|Book||Gospel of Mark|
|Christian Bible part||New Testament|
|Order in the Christian part||2|
Mark 13 is the thirteenth chapter of the Gospel of Mark in the New Testament of the Christian Bible. It contains Jesus' predictions of the destruction of the Temple in Jerusalem and disaster for Judea, as well as his eschatological discourse.
The original text was written in Koine Greek. This chapter is divided into 37 verses.
Some early manuscripts containing the text of this chapter are:
|Gospel of Mark|
After his teachings in the previous chapter, all set in the Temple courts, Jesus finishes his teaching in the Temple for the day and leaves. On his way out of the Temple an unnamed disciple remarks how extensive the Temple (Herod's Temple) is. The buildings might have reached up to 150 feet (45.72 m) in height and they were adorned with gold, silver and other precious items. In Mark, the scale of the Temple is emphasised: the phrase "what manner of stones" (in the King James Version) is treated as referring to the size of the stones in the New International Version and the New Revised Standard Version. In Luke's gospel, the beauty of the stonework is highlighted.
"Do you see (all) these great buildings?" replies Jesus. The word "all" is added in the Vulgate (omnes), the Ethiopic version  and the New International Version. Jesus acknowledges their greatness, but predicts that "not one stone here will be left on another; every one will be thrown down". This is the last reference made by Jesus to the Temple in Mark's narrative. Jesus seems to anticipate that it will be destroyed, although he does not say when or how.
Jesus then returns to the Mount of Olives. Mark says that Peter, James, John, and Andrew asked Jesus privately, as he was sitting opposite the Temple on the mountain, "Tell us, when will these things happen? And what will be the sign that they are all about to be fulfilled?" Jesus replies:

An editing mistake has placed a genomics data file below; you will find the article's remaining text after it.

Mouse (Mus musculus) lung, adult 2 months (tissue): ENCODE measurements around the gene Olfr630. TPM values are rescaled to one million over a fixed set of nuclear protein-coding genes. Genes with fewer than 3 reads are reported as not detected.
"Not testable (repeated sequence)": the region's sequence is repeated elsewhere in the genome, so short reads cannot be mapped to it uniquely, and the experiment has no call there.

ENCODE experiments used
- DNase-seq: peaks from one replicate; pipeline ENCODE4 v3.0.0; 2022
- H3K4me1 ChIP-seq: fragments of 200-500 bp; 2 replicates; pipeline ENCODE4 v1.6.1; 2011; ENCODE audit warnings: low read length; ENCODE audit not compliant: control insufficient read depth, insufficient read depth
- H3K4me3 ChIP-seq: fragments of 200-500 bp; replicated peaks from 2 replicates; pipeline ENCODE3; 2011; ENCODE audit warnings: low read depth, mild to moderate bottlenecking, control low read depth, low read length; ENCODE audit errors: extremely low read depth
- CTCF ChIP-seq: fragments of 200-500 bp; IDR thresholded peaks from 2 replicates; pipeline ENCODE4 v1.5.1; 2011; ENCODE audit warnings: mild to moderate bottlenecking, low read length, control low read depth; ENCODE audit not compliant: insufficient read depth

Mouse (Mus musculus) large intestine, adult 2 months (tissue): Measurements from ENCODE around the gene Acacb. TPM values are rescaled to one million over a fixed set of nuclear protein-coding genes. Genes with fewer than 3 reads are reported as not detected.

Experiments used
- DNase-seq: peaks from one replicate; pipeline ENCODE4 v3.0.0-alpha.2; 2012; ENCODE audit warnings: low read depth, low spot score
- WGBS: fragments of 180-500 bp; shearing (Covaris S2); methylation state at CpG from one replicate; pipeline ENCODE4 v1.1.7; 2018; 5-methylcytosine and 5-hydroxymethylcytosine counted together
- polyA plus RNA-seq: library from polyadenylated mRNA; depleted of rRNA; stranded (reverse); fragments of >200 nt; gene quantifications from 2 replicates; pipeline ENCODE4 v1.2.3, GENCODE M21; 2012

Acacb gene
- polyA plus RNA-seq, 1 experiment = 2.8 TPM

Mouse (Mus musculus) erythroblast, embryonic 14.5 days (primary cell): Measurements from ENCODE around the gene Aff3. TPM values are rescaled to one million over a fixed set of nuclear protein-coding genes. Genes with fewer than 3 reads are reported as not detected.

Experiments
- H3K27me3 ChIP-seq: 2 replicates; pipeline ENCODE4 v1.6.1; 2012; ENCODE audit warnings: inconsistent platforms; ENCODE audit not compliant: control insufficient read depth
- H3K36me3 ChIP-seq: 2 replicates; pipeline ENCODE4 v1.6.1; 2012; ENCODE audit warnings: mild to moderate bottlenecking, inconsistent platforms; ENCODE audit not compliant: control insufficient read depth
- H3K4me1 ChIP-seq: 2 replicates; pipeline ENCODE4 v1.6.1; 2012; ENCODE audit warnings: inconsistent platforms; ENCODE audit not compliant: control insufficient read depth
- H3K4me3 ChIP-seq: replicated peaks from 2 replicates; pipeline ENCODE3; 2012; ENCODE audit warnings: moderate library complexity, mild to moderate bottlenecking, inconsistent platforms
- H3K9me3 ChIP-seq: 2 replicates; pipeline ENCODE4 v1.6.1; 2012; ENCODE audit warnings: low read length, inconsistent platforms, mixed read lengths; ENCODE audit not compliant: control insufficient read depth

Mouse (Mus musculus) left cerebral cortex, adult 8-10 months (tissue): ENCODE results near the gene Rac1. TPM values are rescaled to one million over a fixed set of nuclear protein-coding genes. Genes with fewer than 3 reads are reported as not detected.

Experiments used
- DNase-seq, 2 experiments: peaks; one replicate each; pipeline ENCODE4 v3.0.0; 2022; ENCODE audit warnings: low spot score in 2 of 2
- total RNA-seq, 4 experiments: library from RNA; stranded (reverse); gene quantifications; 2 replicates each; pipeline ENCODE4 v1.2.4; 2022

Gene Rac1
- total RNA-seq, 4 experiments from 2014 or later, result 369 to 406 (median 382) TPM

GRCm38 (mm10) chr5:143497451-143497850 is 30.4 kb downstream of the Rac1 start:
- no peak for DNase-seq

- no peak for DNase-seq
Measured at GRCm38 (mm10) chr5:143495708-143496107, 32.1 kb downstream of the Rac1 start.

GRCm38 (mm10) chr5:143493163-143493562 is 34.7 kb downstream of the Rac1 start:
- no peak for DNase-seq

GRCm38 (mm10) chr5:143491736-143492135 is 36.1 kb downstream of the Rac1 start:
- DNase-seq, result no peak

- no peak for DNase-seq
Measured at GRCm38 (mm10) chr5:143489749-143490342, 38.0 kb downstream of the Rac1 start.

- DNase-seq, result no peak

The "beginning of sorrows" is a traditional translation, used in the Geneva Bible and the King James Version. Its literal meaning, reflected in texts like the New Revised Standard Version, is "the beginning of birth pangs". It was the general belief that if the Messiah had arrived in Jerusalem, the final Messianic victory and the kingdom of God were close at hand. Jesus, however, seems to set up many additional things that will occur before his final triumph.
See also: But to bring a sword
Jesus then predicts that they will be harassed (beaten) by various councils and synagogues, rulers and kings; that they are to say whatever comes to mind, as it will be God speaking through them, and that Jesus' message will be given to every nation. Families will be torn apart, that "All men will hate you because of me, but he who stands firm to the end will be saved."
Matthew 10:17 and Acts 22:19 also make reference to beating or scourging taking place within synagogues.
Jesus then predicts a disastrous event in Judea:
The warnings about false Christs are thought by some scholars to be warnings against others claiming to be the messiah or Christian teachers who claimed to actually be the reincarnation of Jesus. Acts of the Apostles 5:36-37 contains a description given by Gamaliel about Theudas and Judas the Galilean, both also mentioned by Josephus, who also claimed to be leaders of new movements.
Mark inserts his own comments to the reader about the abomination, suggesting the phrase was some kind of code between him and his audience. It is a quote from the Book of Daniel where it appears in 9:27 as part of a prophecy that the book claims was given to the prophet Daniel by Gabriel during the Babylonian captivity about Jerusalem's future. An "Anointed One" would come, be "cut off", and then another people would come and destroy Jerusalem and set up the abomination in the Temple. 11:31 speaks of it in context of a great battle of Kings, and 12:11 uses it as part of Daniel's end time vision. Many modern scholars, who believe Daniel was pseudepigraphically written in the mid-2nd century BC, believe that these references really refer to the shrine to Zeus set up by Antiochus IV Epiphanes with a Pagan altar on the Altar of Holocausts in the Second Temple in 168 BC.
What exactly it meant to the Early Christians and Mark's audience is unknown, with some thinking it refers to Titus' destruction of the Temple, others that it might be a reference to Caligula's attempt to have a statue of himself put in the Temple. Others have seen the abomination as the Antichrist. It is unclear whether this refers to the Roman destruction of Jerusalem, but many Christians after that event certainly have seen it that way. More recently it has been suggested that the abomination in Mark is a reference to the crucifixion itself.